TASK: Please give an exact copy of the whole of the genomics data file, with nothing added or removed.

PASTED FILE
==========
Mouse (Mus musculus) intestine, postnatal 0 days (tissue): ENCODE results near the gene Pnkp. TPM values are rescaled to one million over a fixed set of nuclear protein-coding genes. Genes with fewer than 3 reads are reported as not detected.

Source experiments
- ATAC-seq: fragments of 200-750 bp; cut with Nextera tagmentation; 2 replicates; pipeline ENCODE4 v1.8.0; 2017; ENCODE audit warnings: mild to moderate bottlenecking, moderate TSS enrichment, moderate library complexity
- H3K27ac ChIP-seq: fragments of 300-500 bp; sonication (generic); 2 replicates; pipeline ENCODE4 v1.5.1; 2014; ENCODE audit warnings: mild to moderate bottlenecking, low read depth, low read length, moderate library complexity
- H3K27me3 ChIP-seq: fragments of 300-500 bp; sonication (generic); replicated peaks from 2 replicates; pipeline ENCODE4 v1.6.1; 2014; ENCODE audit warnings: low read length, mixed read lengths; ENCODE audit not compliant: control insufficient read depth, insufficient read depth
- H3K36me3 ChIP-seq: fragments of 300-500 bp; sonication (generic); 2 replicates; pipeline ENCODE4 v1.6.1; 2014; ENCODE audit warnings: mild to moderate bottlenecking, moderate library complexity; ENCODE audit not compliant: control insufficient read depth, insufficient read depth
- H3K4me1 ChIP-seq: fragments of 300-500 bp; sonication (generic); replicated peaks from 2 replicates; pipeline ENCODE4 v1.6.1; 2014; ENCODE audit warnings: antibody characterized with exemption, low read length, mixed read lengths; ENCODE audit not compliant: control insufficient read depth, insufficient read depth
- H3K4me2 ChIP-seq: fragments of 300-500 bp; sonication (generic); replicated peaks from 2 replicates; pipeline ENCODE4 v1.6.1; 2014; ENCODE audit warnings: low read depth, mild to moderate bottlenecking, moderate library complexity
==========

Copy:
Mouse (Mus musculus) intestine, postnatal 0 days (tissue): ENCODE results near the gene Pnkp. TPM values are rescaled to one million over a fixed set of nuclear protein-coding genes. Genes with fewer than 3 reads are reported as not detected.

Source experiments
- ATAC-seq: fragments of 200-750 bp; cut with Nextera tagmentation; 2 replicates; pipeline ENCODE4 v1.8.0; 2017; ENCODE audit warnings: mild to moderate bottlenecking, moderate TSS enrichment, moderate library complexity
- H3K27ac ChIP-seq: fragments of 300-500 bp; sonication (generic); 2 replicates; pipeline ENCODE4 v1.5.1; 2014; ENCODE audit warnings: mild to moderate bottlenecking, low read depth, low read length, moderate library complexity
- H3K27me3 ChIP-seq: fragments of 300-500 bp; sonication (generic); replicated peaks from 2 replicates; pipeline ENCODE4 v1.6.1; 2014; ENCODE audit warnings: low read length, mixed read lengths; ENCODE audit not compliant: control insufficient read depth, insufficient read depth
- H3K36me3 ChIP-seq: fragments of 300-500 bp; sonication (generic); 2 replicates; pipeline ENCODE4 v1.6.1; 2014; ENCODE audit warnings: mild to moderate bottlenecking, moderate library complexity; ENCODE audit not compliant: control insufficient read depth, insufficient read depth
- H3K4me1 ChIP-seq: fragments of 300-500 bp; sonication (generic); replicated peaks from 2 replicates; pipeline ENCODE4 v1.6.1; 2014; ENCODE audit warnings: antibody characterized with exemption, low read length, mixed read lengths; ENCODE audit not compliant: control insufficient read depth, insufficient read depth
- H3K4me2 ChIP-seq: fragments of 300-500 bp; sonication (generic); replicated peaks from 2 replicates; pipeline ENCODE4 v1.6.1; 2014; ENCODE audit warnings: low read depth, mild to moderate bottlenecking, moderate library complexity